PORTLAND might opt for another year in the Western Border Football League before switching to the Hampden league, it emerged yesterday as clubs rush to finalise their views on proposed changes to footy in the region.
Portland, Hamilton and Hamilton Imperials, which have all had the door opened by the Southern Border Review for moves into the Hampden league, are yet to finalise their submissions to the review panel, just six days before the deadline. It is understood Hamilton Imperials will hold a members meeting on Sunday while Melville Oval co-tenant Hamilton will meet with its members on Monday night.
Hampden league clubs unanimously backed the addition of as many teams as possible at a forum on Monday night.
The Hampden league has already submitted its response to the Victorian Country Football League, backing the 17-page Southern Border Review’s draft recommendations.
The review is recommending the Hampden league expand and Hamilton and Hamilton Imperials merge to join the competition.
If a merger can’t be facilitated, each would be free to play wherever they wished in 2013. It also suggested Portland would have a strong case to move to the Hampden league.
Portland president Rodger Hampshire said the Tigers had held a meeting with members after last Saturday’s game and drawn up a list of pros and cons associated with staying in the Western Border league or moving east to the Hampden league.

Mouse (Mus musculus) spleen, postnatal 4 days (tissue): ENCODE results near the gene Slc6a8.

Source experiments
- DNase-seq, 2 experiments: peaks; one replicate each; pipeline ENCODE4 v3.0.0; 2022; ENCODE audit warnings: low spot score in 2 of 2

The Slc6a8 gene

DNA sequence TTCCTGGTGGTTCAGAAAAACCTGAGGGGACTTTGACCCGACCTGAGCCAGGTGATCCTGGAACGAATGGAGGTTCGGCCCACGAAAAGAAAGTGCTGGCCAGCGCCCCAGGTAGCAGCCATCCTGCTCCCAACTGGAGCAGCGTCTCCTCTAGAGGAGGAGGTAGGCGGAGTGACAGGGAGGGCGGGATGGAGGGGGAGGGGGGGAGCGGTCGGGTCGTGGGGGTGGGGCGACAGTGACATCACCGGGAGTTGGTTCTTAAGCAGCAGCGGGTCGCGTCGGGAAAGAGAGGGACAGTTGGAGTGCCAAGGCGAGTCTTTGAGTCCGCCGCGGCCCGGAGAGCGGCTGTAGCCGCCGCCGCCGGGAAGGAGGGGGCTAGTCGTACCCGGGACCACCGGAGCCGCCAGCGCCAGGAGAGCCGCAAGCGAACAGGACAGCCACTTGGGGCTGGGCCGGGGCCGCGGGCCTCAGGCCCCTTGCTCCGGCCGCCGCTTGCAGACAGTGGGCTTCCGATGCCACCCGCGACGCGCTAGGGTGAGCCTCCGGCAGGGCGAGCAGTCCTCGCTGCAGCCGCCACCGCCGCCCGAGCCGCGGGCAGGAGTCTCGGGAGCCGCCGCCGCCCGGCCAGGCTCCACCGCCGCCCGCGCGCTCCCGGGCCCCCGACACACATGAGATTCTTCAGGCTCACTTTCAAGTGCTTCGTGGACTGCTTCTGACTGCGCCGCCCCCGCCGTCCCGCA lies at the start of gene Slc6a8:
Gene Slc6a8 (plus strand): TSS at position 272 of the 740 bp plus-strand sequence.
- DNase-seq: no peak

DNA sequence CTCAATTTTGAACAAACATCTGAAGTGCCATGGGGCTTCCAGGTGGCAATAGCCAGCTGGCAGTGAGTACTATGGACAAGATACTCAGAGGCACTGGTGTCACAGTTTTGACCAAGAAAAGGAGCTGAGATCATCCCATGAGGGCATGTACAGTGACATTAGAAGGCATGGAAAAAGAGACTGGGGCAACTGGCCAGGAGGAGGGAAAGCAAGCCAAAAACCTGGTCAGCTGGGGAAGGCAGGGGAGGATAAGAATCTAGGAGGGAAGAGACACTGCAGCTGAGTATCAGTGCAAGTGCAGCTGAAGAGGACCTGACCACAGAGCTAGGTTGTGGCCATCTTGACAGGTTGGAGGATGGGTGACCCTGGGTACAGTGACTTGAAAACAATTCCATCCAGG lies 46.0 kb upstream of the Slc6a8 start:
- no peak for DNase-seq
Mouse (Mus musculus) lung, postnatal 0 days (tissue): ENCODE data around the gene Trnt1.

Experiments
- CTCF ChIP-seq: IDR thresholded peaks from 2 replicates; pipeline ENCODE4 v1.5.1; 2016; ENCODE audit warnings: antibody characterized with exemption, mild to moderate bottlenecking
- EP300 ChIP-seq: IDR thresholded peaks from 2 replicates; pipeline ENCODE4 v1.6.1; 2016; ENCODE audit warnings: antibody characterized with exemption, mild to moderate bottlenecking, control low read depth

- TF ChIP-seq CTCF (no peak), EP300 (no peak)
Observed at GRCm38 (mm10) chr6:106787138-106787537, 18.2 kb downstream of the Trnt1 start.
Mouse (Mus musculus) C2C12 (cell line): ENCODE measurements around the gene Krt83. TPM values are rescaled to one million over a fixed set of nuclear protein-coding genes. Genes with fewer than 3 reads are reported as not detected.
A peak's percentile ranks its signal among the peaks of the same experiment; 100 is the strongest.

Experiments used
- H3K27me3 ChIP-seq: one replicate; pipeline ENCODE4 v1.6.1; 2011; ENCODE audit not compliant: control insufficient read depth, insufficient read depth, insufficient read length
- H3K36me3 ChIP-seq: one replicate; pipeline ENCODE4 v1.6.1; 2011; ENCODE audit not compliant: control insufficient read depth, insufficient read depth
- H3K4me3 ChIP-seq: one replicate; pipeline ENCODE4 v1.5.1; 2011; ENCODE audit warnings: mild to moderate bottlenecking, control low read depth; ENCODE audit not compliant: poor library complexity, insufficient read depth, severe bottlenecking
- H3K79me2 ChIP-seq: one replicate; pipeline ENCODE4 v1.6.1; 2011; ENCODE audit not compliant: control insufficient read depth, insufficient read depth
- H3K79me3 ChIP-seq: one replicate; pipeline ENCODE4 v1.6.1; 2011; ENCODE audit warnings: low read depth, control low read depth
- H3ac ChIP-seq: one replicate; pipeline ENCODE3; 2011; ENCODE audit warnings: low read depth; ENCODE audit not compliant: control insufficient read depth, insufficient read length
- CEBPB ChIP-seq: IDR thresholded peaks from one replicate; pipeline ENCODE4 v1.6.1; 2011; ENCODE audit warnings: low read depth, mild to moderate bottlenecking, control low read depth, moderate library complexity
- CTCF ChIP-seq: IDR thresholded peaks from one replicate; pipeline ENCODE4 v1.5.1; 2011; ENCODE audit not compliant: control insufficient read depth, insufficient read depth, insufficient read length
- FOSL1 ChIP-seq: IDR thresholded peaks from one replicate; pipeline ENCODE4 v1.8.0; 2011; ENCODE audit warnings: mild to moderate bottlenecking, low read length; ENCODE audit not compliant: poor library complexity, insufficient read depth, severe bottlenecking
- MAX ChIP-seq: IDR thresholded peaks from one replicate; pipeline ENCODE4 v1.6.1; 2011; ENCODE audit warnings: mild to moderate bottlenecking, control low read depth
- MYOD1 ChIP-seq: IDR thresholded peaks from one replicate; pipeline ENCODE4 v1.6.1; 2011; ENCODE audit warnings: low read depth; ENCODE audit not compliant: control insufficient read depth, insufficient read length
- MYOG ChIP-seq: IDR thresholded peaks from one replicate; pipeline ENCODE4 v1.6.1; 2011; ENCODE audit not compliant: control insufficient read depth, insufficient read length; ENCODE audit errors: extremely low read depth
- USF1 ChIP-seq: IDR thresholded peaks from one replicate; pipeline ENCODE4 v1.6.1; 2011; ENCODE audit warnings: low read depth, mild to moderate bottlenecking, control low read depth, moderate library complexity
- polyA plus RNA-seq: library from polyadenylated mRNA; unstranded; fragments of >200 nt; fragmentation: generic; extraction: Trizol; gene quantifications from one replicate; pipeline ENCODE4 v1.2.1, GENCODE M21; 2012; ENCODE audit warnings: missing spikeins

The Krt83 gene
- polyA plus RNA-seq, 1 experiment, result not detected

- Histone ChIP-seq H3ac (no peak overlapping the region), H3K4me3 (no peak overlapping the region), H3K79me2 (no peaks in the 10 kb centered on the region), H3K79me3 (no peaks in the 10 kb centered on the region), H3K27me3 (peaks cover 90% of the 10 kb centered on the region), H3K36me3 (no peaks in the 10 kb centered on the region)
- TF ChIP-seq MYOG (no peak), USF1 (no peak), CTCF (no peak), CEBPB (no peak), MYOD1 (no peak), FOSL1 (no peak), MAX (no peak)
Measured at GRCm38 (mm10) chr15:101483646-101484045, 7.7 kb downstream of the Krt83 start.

He said the club’s committee would finalise its view at an 11th-hour meeting on Tuesday night — with the submission due the following day.
“There is no change, the membership is pretty happy to explore the option (of moving into the Hampden league),” he said.
Hampshire revealed the Tigers would need time to make the jump.
“First and foremost we would like another year (in the Western Border league) to get sorted,” he said.
“That would be our first option.
“But it depends on what happens up Hamilton way. With anything it is the fear of the unknown and while this might sound funny, Hampden is more of a known entity than Western Border at this stage, which is not Western Border’s fault.”
The club had received positive vibes about a move but would continue to accept opinions across the weekend.
“Generally the feedback is telling us they would like to have a go in the Hampden league but that is not going to be the final say in the matter,” he said.
The Tigers are worried if Hamilton Imperials, which have been trying for more than 21 years, joined the Hampden league next year, they could be left as one of only two or three Victorian clubs in the Western Border competition.
He said the Tigers had been unable to hold a formal vote because under their constitution they did not have enough time to call the meeting and meet the VCFL’s August 15 deadline.
Hampden president Bob Guiney, who has met Portland and is seeking meetings with Hamilton Imperials and Hamilton, said the league embraced the review and would welcome new clubs.
But he said the league was powerless in the situation.
“It’s up to the clubs and their members,” he said.
“We’ve got no say in what we end up with.”
Representatives from both Hamilton and Hamilton Imperials failed to return calls.